Nash Ancestry

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ANCESTRY CHART OF ELIZABETH NASH (abt 1565-?aft 1608)

Daughter of Richard Nash & Elizabeth Bowen and wife of Ralph Leigh

Introduction

The surname "Nash" probably originated as a place name from a grove of ash trees as in "Robert atten Ash" and the Latin "Robertus de Fraxino," since fraxinus was the Latin name for the ash tree. The name likely arose independently in different areas of England and Wales, so various families of the same name may not be related. Among the earliest known Nash families were those in North Wales who went to Ireland in 1172 with the conqueror of Ireland, Richard de Clare, known as "Strongbow" (Davies 126).

Our NASHEs appeared first in southern Pembrokeshire (Wales) in the more fertile half of the county which had been heavily settled by the Anglo-Normans and is still largely English in language. The Picton Castle papers refer to "Adam de fraxino" in Haverfordwest in 1285 and "John de Nasse" in 1317 and 1323, according to Derek Williams, but our traced ancestors appear later. They may have been connected to a Nash family known in the 15th to 18th centuries in Worcestershire, England, which had the same coat of arms. The Nash arms are given as "Sable, on a chevron three greyhounds courant Argent as many Ash slips proper Vert," i.e. A black shield with a silver chevron, three running greyhounds and three green ash branches. Surprisingly, the arms are often shown without the three ash branches (which refer to the Nash name itself), as here in this drawing made as a souvenir coaster sold in Wales.

Nash (Wales) Coat of Arms

Nash Coat of Arms

NASH Pedigree

Socially, the NASHes were a comfortable and important gentry family with its pride of ancestry and its coat of arms, and they married into similar families. Thus they joined old Welsh families with pedigrees back to both historical and legendary Welsh chieftains and princes, such as the BOWEN line of ELIZABETH NASH’s mother ELIZABETH BOWEN. Moreover, the NASH family also figured among the English who made the southern half of Pembrokeshire a "Little England beyond Wales" as Edward Laws called it in a later century. Among their relatives of English origin who had moved to Wales, the line of EVA SCOURFIELD (ELIZABETH NASH’s great-grandmother) was notable for its falsely claimed Norman ancestors relating the family to all the crowned heads of Europe, including Charlemagne (Derek Williams 17-24). Otherwise, however, the SCOURFIELDs were a rich and important family well documented in Pembrokeshire by 1439 and continuing to hold landed estates for four hundred years into the 19th century. The parish church of St Mary’s in Haverfordwest shows several marble plaques on its walls memorializing members of the BOWEN and SCOURFIELD families.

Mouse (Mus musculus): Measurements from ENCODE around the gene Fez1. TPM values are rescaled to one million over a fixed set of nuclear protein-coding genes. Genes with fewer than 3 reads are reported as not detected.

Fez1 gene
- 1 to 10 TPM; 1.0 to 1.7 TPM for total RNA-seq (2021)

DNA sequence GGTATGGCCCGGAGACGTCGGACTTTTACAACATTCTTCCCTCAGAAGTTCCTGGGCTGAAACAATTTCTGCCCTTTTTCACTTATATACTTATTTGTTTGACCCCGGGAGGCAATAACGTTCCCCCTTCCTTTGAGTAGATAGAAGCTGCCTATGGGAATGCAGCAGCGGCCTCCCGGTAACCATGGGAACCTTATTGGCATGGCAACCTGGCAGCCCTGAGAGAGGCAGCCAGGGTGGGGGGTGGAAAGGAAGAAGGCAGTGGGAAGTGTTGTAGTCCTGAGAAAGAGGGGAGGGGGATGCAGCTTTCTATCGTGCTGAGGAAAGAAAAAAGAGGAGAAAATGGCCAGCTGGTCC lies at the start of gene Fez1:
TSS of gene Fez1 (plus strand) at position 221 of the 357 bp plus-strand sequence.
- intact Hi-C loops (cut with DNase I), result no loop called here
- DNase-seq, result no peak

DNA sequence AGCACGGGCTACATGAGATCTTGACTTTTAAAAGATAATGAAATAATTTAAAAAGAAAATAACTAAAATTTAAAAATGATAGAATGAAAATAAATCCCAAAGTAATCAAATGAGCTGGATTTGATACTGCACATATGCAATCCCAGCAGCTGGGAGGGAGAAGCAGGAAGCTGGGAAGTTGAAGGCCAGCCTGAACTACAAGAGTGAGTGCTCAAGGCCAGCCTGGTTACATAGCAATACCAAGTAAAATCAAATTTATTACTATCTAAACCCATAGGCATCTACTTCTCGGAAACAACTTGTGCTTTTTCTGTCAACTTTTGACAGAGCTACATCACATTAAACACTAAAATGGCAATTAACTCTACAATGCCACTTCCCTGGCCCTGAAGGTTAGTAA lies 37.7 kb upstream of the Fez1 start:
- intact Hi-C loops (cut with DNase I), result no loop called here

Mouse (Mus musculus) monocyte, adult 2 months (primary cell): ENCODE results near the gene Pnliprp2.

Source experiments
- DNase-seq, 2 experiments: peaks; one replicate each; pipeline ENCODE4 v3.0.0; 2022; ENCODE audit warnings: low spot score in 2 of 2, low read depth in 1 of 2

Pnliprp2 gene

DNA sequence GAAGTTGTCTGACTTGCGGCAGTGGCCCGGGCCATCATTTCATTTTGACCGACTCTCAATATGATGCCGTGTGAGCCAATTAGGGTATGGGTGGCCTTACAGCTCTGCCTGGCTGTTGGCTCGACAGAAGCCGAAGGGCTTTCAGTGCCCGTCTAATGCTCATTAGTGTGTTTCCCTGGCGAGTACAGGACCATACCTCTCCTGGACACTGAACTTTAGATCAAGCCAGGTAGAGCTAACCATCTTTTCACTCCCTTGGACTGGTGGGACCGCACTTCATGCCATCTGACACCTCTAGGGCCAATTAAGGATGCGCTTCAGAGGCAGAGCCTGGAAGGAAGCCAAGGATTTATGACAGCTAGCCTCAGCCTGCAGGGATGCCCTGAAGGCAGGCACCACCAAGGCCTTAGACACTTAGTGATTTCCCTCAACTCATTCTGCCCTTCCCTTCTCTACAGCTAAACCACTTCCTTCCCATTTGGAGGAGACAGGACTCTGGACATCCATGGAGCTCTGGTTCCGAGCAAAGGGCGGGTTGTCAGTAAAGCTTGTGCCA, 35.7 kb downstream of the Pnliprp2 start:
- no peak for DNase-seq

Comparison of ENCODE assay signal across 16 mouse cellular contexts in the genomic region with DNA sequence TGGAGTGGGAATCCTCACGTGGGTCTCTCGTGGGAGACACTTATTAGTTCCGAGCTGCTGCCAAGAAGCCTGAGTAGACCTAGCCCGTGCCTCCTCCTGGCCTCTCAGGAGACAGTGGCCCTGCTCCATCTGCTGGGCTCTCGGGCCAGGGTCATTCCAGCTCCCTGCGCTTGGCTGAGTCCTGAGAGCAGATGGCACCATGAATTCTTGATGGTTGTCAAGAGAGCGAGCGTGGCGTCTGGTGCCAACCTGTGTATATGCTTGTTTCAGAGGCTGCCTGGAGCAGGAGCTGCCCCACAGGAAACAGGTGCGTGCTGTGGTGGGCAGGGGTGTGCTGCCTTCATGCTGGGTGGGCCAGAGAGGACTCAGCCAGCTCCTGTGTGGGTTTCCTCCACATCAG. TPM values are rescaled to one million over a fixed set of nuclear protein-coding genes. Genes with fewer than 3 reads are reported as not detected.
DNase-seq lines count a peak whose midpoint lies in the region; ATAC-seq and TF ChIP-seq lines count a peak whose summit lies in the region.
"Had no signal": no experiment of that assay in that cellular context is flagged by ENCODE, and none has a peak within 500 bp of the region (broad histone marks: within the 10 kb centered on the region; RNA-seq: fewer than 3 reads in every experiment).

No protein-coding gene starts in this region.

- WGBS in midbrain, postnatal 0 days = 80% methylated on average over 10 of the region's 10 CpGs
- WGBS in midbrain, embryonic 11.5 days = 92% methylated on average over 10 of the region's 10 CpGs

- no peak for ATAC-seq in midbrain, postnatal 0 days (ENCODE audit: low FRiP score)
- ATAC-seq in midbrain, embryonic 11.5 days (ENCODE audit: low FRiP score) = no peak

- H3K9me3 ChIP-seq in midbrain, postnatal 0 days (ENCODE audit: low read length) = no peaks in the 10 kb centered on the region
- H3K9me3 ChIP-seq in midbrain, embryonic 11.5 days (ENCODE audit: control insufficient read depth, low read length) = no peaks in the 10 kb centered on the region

BOWEN Pedigree

Derek Williams used the genealogical information from RICHARD NASH’s court case against his brother-in-law and his wife ELIZABETH BOWEN to relate the Bowens in Haverfordwest to their ancestors in the main line of Bowens of the ancient Welsh estate of Llwch meilir, anglicized to Lochmeyler, a few miles from St David’s cathedral on the spectacular Pembrokeshire coastline. The Welsh word means "the pool of Meyler," and the former BOWEN estate is now a four-star farmhouse accommodation with 32 beds, according to the St David's Peninsula Tourist Bureau. See the website www.lochmeyler.co.uk for the Lochmeyler Farm Guest House. Six generations back from ELIZABETH, her great-great-great-grandfather HENRY BOWEN (b.est.1430), a younger son in Lochmeyler, moved to Haverfordwest in east Pembrokeshire, and his descendants usually lived by commerce, not large estates. In this economic respect they paralleled our families of the LEIGHs and OAKLEYs in Carmarthenshire.

Organization of the Chart

The following pedigree is usually called an ahnentafel or ancestry list because it creates a numerical list of ancestors to reveal parental relations by simple arithmetic. In pre-computer days this was a great advantage over the figural or pictorial trees and pedigrees that required special type-setting. The ancestry table is still very convenient for uneven pedigrees with large gaps in some lines, because it merely leaves out unused numbers instead of leaving large patches of white unused space for lacking information. Also, the number system allows easy additions or corrections.

The person who is the subject of the pedigree is given number 1 and his or her parents are given numbers 2 and 3, the father always first and the mother always with his number plus 1. The father's father is then given the number 4 (=2 X 2) and the father's mother is given the number 4 + 1 = 5. The same occurs with the subject's mother's parents: her father is given the number 6 (=2 X her number 3), and her mother is given the number 6 + 1 = 7. The great-grandparents are then treated the same, the father's grandfather first (8), then his grandmother (8 + 1 = 9), and the mother's grandfather (10) and her grandmother (10 + 1 = 11). The list is unlimited, and moving through the numbers is simple. For example, the subject's 2X-great-grandfather is numbered 16, so one can find his father easily as number 32, and his mother as number 33 (= 32 + 1). For foolproof orientation, our generations below are also numbered and labeled, but note that they are numbered back from ELIZABETH NASH, not from our own present time. We have used capital letters for the last names of any family member, and also capital letters for the first names of the persons whose ancestral line is given here.

1st Gen Nash Ancestry | 2nd Gen Nash Ancestry | 3rd Gen Nash Ancestry | 4th Gen Nash Ancestry | 5th Gen Nash Ancestry | 6th Gen Nash Ancestry | 7th Gen Nash Ancestry | 8th Gen Nash Ancestry | 9th Gen Nash Ancestry | 10th Gen Nash Ancestry | 11th Gen Nash Ancestry | Nash Bibliography

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